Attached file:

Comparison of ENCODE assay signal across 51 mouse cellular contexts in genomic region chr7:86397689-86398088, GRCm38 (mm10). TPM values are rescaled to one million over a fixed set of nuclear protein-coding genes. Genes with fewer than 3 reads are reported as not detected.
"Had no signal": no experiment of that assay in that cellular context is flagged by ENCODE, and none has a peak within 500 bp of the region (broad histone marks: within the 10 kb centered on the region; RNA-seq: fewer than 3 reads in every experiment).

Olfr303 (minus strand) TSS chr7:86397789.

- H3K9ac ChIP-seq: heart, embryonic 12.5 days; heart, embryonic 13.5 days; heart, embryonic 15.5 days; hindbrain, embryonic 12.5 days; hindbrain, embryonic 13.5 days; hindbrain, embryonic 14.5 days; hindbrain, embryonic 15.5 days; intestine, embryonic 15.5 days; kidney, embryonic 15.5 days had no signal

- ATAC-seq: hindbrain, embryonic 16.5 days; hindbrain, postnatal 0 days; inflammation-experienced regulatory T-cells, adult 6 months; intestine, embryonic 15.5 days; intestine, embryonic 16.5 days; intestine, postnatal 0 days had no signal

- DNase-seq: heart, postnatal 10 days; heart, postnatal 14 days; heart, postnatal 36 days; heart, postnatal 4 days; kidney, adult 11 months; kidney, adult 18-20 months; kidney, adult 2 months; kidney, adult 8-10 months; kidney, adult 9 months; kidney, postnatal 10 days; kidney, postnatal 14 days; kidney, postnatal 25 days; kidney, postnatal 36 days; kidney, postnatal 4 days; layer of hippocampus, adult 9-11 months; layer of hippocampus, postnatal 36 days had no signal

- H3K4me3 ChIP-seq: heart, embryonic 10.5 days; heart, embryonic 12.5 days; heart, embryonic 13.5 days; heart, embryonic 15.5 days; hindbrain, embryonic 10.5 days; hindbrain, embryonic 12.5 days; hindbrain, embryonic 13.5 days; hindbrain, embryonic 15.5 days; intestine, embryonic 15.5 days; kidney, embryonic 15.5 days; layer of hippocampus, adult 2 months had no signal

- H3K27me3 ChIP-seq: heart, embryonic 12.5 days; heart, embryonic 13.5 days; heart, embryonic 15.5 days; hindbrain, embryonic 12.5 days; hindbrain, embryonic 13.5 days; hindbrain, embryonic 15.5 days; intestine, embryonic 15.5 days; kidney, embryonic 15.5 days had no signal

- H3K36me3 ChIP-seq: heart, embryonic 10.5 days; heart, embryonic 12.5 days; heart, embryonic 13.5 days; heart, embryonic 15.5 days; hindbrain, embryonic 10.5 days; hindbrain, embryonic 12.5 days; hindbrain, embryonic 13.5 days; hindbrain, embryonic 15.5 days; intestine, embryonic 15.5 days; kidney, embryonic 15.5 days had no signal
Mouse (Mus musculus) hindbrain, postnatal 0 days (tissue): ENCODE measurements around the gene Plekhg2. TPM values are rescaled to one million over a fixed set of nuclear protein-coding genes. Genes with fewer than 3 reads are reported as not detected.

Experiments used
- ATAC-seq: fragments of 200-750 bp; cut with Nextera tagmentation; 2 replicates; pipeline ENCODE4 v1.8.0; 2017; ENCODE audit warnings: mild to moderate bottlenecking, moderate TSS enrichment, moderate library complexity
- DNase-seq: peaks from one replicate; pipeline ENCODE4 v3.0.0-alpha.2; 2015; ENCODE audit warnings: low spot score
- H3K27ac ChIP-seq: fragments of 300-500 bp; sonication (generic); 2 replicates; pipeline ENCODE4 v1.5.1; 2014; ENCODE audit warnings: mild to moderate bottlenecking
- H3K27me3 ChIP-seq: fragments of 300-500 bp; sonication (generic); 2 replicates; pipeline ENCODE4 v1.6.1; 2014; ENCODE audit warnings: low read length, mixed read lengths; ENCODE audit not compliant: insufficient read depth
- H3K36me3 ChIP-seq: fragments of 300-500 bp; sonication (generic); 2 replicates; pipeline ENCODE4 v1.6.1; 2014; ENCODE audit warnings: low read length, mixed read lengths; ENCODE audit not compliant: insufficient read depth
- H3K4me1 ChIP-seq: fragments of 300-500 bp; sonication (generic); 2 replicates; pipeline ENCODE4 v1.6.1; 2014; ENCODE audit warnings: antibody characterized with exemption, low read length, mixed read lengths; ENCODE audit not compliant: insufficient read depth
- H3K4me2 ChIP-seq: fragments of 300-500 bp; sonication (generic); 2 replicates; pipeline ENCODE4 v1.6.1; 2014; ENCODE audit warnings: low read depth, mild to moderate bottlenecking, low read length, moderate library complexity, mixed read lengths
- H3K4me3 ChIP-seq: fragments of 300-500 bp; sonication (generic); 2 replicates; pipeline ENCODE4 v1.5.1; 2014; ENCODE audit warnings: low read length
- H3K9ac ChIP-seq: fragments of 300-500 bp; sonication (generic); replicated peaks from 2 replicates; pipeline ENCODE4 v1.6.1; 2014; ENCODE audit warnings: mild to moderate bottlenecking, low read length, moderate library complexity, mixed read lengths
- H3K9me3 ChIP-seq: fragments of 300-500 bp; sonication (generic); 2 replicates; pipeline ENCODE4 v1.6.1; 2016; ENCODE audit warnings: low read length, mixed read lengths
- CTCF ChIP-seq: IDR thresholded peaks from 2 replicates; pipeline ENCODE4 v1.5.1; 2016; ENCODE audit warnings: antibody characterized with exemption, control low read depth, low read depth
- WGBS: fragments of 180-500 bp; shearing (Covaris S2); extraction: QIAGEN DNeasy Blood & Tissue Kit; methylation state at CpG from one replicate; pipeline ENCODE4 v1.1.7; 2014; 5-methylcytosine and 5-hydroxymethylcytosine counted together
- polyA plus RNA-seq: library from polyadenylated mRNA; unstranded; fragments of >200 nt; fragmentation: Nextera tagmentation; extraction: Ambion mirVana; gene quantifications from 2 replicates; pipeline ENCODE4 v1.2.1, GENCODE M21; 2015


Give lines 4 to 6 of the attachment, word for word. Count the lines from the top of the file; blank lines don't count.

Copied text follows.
- H3K9ac ChIP-seq: heart, embryonic 12.5 days; heart, embryonic 13.5 days; heart, embryonic 15.5 days; hindbrain, embryonic 12.5 days; hindbrain, embryonic 13.5 days; hindbrain, embryonic 14.5 days; hindbrain, embryonic 15.5 days; intestine, embryonic 15.5 days; kidney, embryonic 15.5 days had no signal

- ATAC-seq: hindbrain, embryonic 16.5 days; hindbrain, postnatal 0 days; inflammation-experienced regulatory T-cells, adult 6 months; intestine, embryonic 15.5 days; intestine, embryonic 16.5 days; intestine, postnatal 0 days had no signal

- DNase-seq: heart, postnatal 10 days; heart, postnatal 14 days; heart, postnatal 36 days; heart, postnatal 4 days; kidney, adult 11 months; kidney, adult 18-20 months; kidney, adult 2 months; kidney, adult 8-10 months; kidney, adult 9 months; kidney, postnatal 10 days; kidney, postnatal 14 days; kidney, postnatal 25 days; kidney, postnatal 36 days; kidney, postnatal 4 days; layer of hippocampus, adult 9-11 months; layer of hippocampus, postnatal 36 days had no signal